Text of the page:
Drug for osteoporosis may benefit prostate cancer patients

April 6, 2006

A drug typically used to treat osteoporosis has a potential clinical benefit in treating men with prostate cancer, according to researchers at the Louis Warschaw Prostate Cancer Center at Cedars-Sinai Medical Center, Los Angeles.

A drug typically used to treat osteoporosis has a potential clinical benefit in treating men with prostate cancer, according to researchers at the Louis Warschaw Prostate Cancer Center at Cedars-Sinai Medical Center, Los Angeles.

“We undertook this study because we desperately need new therapies for patients with advanced prostate cancer,” said David B. Agus, MD, principal investigator.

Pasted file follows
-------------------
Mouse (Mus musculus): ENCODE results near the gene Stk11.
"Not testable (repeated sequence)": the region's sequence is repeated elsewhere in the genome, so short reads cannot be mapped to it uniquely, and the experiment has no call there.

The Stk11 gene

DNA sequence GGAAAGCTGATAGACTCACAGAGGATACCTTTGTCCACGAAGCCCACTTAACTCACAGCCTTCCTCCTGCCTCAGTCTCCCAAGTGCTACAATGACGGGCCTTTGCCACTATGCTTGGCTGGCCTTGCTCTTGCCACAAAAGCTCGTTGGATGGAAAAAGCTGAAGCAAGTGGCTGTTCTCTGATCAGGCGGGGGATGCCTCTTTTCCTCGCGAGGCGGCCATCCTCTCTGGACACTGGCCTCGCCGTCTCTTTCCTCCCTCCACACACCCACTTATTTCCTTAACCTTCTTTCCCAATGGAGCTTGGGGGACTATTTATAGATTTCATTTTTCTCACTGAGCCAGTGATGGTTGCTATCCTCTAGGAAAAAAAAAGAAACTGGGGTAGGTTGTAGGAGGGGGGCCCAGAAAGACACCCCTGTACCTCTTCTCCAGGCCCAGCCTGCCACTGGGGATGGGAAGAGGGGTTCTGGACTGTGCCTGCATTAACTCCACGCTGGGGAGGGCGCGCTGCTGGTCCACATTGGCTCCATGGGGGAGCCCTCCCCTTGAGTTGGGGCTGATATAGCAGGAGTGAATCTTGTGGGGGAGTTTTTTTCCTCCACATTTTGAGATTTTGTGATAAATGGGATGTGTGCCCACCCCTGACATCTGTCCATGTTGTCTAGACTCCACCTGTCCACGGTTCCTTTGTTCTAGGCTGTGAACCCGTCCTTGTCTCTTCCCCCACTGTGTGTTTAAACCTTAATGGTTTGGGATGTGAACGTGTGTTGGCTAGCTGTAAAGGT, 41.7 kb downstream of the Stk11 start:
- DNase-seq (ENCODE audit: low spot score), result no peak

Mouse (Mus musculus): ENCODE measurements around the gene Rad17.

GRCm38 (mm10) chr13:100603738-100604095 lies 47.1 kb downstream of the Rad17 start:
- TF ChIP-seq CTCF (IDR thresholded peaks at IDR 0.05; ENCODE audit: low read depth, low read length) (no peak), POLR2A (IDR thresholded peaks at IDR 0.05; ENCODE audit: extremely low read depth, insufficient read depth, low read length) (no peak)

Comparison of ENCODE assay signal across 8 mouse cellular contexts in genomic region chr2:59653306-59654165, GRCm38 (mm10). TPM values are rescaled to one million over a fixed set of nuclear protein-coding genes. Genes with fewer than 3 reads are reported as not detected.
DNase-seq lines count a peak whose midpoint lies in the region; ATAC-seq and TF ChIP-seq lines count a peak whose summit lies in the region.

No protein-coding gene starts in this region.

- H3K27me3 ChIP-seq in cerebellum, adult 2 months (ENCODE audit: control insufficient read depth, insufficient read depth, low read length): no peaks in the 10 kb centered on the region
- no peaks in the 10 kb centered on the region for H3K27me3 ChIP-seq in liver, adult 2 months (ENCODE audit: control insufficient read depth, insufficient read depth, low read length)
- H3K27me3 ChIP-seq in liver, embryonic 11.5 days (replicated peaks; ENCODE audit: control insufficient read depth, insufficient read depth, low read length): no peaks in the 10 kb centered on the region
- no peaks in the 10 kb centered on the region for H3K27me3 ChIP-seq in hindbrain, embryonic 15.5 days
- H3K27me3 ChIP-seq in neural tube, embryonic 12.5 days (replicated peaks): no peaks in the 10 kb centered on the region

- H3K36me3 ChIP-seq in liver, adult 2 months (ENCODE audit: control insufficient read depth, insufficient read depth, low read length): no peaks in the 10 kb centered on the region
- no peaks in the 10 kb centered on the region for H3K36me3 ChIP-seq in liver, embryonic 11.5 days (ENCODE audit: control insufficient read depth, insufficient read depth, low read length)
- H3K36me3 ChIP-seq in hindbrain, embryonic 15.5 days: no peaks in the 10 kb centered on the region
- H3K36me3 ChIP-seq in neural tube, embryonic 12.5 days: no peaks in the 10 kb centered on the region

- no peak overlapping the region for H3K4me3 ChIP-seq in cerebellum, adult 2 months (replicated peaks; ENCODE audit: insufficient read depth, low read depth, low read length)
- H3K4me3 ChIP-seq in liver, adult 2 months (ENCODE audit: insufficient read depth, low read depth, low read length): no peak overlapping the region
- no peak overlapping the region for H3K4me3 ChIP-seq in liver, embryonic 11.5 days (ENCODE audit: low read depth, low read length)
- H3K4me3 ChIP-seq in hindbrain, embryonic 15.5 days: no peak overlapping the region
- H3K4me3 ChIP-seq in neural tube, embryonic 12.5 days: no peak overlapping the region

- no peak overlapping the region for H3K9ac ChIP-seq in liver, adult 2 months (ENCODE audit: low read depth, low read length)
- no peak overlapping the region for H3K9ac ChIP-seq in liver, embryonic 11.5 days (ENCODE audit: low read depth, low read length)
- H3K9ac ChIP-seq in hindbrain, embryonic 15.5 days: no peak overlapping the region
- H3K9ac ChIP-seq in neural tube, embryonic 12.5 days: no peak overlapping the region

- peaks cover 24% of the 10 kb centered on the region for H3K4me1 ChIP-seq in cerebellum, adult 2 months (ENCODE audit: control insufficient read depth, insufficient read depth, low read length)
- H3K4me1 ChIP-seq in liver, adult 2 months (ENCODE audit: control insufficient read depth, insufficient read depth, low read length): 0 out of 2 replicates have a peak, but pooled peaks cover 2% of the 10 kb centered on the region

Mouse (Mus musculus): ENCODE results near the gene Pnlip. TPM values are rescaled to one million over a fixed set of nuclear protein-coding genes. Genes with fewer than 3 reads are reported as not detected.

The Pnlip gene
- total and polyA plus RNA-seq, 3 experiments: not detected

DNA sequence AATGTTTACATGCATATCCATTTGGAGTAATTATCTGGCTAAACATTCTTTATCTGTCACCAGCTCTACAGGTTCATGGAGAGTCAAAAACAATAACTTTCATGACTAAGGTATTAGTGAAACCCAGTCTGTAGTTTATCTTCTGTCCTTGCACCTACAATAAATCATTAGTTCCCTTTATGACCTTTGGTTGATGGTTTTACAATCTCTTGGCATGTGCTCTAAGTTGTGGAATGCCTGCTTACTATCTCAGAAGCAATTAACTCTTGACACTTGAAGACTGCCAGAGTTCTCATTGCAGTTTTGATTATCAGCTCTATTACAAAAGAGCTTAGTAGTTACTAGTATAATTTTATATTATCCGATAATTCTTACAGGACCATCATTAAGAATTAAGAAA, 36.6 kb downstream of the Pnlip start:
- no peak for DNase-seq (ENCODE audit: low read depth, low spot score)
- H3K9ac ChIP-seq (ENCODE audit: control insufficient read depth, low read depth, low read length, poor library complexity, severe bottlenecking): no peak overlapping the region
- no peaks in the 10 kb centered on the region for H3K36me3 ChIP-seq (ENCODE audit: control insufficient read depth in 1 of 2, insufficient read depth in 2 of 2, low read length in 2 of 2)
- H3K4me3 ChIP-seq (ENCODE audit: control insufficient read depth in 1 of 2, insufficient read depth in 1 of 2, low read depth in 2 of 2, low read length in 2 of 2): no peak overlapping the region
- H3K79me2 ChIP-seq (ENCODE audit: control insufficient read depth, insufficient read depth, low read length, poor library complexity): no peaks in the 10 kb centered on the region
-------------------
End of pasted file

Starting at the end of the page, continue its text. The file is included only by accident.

In the study, which is published in the British Journal of Urology International (2006; 97:691-7), patients were given a daily oral dosage of raloxifene (Evista), and the disease and its symptoms were followed on a regular basis. Some patients showed evidence of disease stabilization manifested by a slowing or stopping of the growth of their prostate cancer.

“The outcome from the phase II clinical trial merits further study in a randomized clinical trial to demonstrate the clinical benefit of this targeted therapy,” said Ronald L. Shazer, MD, primary author of the manuscript.